The World of Extreme Happiness

Frances Ya-Chu Cowhig’s new play in the National Theatre Shed is an insightful journey into contemporary China

Katie Leung as Sunny
Katie Leung as Sunny
© Richard H Smith

This is one of the very best new plays of the year, and it’s no accident that, like Lucy Kirkwood’s equally remarkable Chimerica, it focuses on modern China in the compelling Brechtian parable of a lowly sanitation worker, Sunny (Katie Leung), who follows a dream, leads a protest movement and pays an ultimate price.

The Chinese/American playwright Frances Ya-Chu Cowhig came to notice at the Edinburgh Festival three years ago, when her first play, Lidless, revealed a talent for political chickens coming home to roost in the bruising encounter, in the aftermath of Guantanamo Bay, between a female American soldier and an abused Muslim detainee.

Sunny’s world of extreme happiness is a construct of post-Maoist exhortation to succeed in the new capitalist adventure; coming from the country, she works in a factory producing toys where the eleventh suicide that month has left his activist petition behind.

As an unwanted baby girl, she is thrown in the bin with the pigswill. But she’s rescued, goes on a “life-changing” game show, attends a white-collar class on etiquette, gains promotion in the toilets by offering sexual favours to her immediate superior (an unexpected climax to Act One) and delivers a rousing speech about change, challenge and destiny in the Great Hall of the People in Beijing.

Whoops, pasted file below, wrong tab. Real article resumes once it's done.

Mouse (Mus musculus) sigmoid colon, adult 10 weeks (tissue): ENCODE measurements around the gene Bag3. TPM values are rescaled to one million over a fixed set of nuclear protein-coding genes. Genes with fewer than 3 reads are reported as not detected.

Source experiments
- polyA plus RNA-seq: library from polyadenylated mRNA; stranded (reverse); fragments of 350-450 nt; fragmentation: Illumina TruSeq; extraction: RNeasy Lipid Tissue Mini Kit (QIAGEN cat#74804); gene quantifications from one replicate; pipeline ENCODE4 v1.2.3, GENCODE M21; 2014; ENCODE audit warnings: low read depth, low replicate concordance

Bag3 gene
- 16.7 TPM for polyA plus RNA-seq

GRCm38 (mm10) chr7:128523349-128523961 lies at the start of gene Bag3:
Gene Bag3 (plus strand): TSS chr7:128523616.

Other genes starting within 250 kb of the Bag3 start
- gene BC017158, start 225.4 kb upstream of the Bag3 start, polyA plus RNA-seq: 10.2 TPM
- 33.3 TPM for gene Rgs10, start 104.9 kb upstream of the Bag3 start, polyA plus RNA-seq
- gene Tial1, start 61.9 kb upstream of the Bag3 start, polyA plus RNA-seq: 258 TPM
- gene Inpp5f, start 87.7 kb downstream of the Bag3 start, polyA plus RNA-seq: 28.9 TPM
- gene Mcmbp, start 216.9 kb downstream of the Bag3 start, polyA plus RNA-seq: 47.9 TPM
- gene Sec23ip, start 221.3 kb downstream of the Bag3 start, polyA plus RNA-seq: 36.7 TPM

Running parallel to this – and beautifully delineated in both Cowhig’s writing and the smart, savvy production of Michael Longhurst – is the story of her father’s racing pigeons, her brother’s thwarted aspirations to be an opera singer, and her marriage to the dead son of her old aunt, a crabby sort of Mother Courage with a cartload of aphorisms.

Typically of the play’s sardonic sleight of hand, that last role is doubled by Sarah Lam (fresh from Chimerica) with a Beijing business executive who is abducted by enemies. Everyone seems to have a mantra, or a power plan, or backlog of disappointment; and your fate is sealed by the family you come from; hard luck if you’re a woman.

Another refugee from Chimerica, Vera Chok, wittily plays various facilitating characters in Sunny’s progress, while the resourceful and appealing Katie Leung is brilliantly supported by Daniel York as her pigeon-fancying father, Chris Lew Kum Hoi as her brother, lover and nemesis, with Junix Inocian looming as ferocious boss figures.

There’s an unusual freshness and bright savagery about the writing that marks it out as something special, and a sense of ambition and scale, too. For once, I felt a play could have been longer, though; there is a sense of accelerated compression, even after two hours plus.

But with notably high standards of design (Chloe Lamford), lighting (Philip Gladwell) and sound (Max and Ben Ringham), this looks like another highlight in the successful debut season of the big red Shed which, I understand, will be moving elsewhere in the capital under the NT’s aegis once the Dorfman (formerly the Cottesloe) re-opens next spring. It’s proved an essential risk-taking adjunct.